[10, 11] Moreover, it is also undisputed that the prior association was brought to Jenam's attention midway through the arbitration, but that Jenam made no objection or attempt to investigate the allegation until after the unfavorable award was entered. Jenam cannot wait to see whether the award is favorable before raising a challenge that it was aware of before the award was entered. [12] Finally, Jenam has not shown that Mills' prior association with the law firm of Hanson's counsel impacted the arbitration award. To show the required prejudice, the nondisclosure must have impacted the award. Jenam does not claim that the prior association had any actual impact on the award; rather it argues that the nondisclosure limited its right to choose a neutral arbitrator. That argument defeats the prejudice requirement because any nondisclosure limits choice. Without some proof that the prejudice impacted the award, Jenam's claim that the nondisclosure warrants vacation fails.

See Reeves Bros., Inc. v. Capital-Mercury Shirt Corp., 962 F. Supp. 408, 412 (S.D.N.Y. 1997) (denied vacation because no reason existed to allow party to wait until after award to raise challenge to arbitrator that it knew of before award was made) (citing Peters Fabrics, Inc. v. Jantzen, Inc., 582 F. Supp. 1287, 1292 (S.D.N.Y. 1984)); see also Merit Ins. Co. v. Leatherby Ins. Co., 714 F.2d 673, 683 (7th Cir.) (reversed vacation, noting that court did "not want to encourage the losing party to every arbitration to conduct a background investigation of each of the arbitrators in an effort to undercover evidence of a former relationship"), cert. denied, 464 U.S. 1009 (1983); cf. Lent's, Inc. v. Santa Fe Eng'rs, Inc., 29 Wn. App. 257, 264, 628 P.2d 488 (1981) (party should not be permitted to wait to see whether award is favorable and, if not, then be allowed to challenge its timeliness).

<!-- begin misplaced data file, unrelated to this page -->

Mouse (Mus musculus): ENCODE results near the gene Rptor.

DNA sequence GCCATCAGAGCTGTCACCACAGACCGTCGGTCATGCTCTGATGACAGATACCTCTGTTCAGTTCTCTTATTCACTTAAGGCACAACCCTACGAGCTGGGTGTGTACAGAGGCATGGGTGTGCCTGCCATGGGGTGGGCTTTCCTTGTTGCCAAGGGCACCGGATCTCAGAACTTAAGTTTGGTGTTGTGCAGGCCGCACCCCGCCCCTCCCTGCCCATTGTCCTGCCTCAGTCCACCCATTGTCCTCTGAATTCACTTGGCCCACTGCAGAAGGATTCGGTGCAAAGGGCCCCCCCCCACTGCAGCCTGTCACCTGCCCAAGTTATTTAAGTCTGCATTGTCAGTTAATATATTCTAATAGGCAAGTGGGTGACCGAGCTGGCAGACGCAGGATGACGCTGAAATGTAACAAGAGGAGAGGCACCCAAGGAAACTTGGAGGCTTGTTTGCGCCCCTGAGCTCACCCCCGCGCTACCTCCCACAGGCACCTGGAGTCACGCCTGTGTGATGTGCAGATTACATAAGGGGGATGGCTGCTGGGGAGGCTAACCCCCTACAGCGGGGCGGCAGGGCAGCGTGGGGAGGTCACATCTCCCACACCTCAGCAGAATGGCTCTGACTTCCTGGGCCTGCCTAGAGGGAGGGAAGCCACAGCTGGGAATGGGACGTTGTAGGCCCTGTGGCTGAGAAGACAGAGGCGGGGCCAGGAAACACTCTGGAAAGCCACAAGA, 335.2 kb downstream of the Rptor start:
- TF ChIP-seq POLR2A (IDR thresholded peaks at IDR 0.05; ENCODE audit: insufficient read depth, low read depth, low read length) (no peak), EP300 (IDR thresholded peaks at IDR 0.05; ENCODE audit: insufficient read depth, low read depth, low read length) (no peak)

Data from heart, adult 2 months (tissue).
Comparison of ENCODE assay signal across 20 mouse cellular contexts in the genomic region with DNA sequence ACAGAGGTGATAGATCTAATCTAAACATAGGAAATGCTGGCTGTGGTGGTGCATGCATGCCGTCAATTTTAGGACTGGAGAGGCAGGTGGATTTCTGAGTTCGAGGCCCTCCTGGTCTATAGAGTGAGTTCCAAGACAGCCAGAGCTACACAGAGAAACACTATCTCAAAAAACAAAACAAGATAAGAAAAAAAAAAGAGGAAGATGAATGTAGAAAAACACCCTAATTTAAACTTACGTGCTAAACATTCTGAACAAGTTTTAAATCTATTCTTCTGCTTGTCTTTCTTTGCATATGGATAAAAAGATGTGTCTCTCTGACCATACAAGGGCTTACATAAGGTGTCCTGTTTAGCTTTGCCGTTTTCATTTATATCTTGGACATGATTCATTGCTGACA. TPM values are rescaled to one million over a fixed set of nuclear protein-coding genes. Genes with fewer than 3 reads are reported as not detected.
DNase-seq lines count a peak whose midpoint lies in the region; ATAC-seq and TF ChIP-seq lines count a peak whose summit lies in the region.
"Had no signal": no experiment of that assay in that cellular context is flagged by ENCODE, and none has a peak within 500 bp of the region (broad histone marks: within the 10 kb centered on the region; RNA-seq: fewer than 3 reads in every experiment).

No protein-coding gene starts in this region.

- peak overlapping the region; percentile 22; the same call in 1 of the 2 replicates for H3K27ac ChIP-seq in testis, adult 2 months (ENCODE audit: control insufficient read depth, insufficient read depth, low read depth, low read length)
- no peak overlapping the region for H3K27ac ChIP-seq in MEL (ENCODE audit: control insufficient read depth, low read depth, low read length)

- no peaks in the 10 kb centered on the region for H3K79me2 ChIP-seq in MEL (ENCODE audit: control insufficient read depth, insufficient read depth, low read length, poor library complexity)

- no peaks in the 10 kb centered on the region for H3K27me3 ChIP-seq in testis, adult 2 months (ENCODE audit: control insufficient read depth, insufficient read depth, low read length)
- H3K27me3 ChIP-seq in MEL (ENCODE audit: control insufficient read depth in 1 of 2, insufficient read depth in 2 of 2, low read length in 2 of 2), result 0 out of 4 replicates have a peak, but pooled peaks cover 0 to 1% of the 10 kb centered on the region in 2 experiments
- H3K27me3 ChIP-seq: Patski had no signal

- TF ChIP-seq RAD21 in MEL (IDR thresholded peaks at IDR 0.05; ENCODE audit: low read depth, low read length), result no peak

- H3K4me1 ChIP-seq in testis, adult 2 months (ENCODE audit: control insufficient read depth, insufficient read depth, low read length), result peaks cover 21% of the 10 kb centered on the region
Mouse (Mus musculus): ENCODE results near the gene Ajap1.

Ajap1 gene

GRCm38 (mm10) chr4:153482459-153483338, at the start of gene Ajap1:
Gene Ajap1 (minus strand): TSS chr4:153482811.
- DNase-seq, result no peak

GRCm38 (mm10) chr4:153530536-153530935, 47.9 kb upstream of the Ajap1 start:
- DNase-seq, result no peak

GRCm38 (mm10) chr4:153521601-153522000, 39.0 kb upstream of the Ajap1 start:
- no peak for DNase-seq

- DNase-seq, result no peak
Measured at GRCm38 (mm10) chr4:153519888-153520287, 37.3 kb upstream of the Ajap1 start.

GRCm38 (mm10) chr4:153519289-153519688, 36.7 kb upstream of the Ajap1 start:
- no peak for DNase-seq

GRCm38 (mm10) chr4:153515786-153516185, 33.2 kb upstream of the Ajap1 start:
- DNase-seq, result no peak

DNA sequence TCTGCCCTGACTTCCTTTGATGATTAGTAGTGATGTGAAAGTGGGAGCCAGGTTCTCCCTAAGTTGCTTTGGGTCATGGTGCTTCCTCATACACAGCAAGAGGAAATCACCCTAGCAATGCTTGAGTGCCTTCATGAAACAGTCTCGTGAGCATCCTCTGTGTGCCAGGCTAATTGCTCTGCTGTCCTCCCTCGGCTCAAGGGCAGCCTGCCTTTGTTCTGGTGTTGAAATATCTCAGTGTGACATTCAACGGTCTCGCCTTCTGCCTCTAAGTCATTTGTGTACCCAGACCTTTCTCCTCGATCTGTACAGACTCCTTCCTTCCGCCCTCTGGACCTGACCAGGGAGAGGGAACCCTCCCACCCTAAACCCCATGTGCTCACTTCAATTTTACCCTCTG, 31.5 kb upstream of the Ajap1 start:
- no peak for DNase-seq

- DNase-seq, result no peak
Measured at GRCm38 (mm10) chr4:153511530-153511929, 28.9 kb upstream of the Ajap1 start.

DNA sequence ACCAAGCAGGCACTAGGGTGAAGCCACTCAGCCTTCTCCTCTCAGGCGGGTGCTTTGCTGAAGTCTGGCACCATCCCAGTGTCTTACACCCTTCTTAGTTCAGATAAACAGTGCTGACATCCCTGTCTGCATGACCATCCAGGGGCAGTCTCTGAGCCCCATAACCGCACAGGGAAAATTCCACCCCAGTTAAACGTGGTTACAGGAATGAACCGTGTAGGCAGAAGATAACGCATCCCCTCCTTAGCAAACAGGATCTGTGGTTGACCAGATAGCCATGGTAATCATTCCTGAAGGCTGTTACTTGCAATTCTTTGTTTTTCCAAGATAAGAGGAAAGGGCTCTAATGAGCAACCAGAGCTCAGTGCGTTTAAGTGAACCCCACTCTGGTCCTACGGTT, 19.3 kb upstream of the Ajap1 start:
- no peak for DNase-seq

See Schreifels, 45 Wn. App. at 449.

Jenam next argues that the award should have been vacated because the arbitrator exceeded its authority by ruling on claims that did not belong to Hanson, but were derivative claims of ASF which were within the exclusive jurisdiction of the bankruptcy court. Jenam argues that the arbitrators opinion shows that the award was based solely upon damages suffered by ASF. We disagree.

[13] A reviewing court determines whether an arbitrator exceeded his power based upon the face of the award. An arbitrator's opinion or statement of reasons for the decision is not part of the award that the court considers when examining the face of the award. Here, contrary to Jenam's contention, the arbitrator's opinion is not part of the award. No error is apparent from the face of this award, which simply awards Hanson $1,760,000 plus interest, allocates costs and fees, and. indicates that it is a full settlement of all claims submitted for arbitration.

Boyd v. Davis, 127 Wn.2d 256, 261-63, 897 P.2d 1239 (1995) (applying face of award rule, court refused to consider terms of contract; holding that no error of law existed on face of award).

Westmark, 53 Wn. App. at 403.

Even if we were to consider the arbitrator's opinion, it does not address the same claims that were resolved by the bankruptcy court. The opinion establishes that Hanson and Jenam were parties to the preincorporation agreement in which they agreed to form ASF and to use their best efforts to obtain financing. Knowing that Hanson was unable to obtain financing, Jenam promised Hanson that the costs of conversion would be paid, so Hanson continued that work. The arbitrator determined that Jenam (1) breached its fiduciary duty to Hanson by refusing to pay the costs he incurred, and (2) breached the preincorporation agreement by failing to use its best efforts to obtain financing and to act in accordance with the implied covenant of good faith and fair dealing. But the arbitrator also determined that no breach of the standby loan agreement between Pan Pacific and ASF occurred. Thus, the opinion indicates that the award was based upon breach of the agreements that Jenam had with Hanson individually, but not the agreements with ASF.

[14] Hanson also contends that Jenam cannot now challenge the arbitrator's authority because it invoked that authority by seeking arbitration. We agree. The scope of an arbitrator's authority is governed by the agreement to arbitrate. Here, the preincorporation agreement provides for arbitration of "[a]ny controversy, claim or dispute arising out of or relating to this Agreement or the breach thereof" under the rules in RCW chapter 7.04. Hanson's individual claims against Jenam are within this arbitration agreement.

Munsey v. Walla Walla College, 80 Wn. App. 92, 95, 906 P.2d 988 (1995).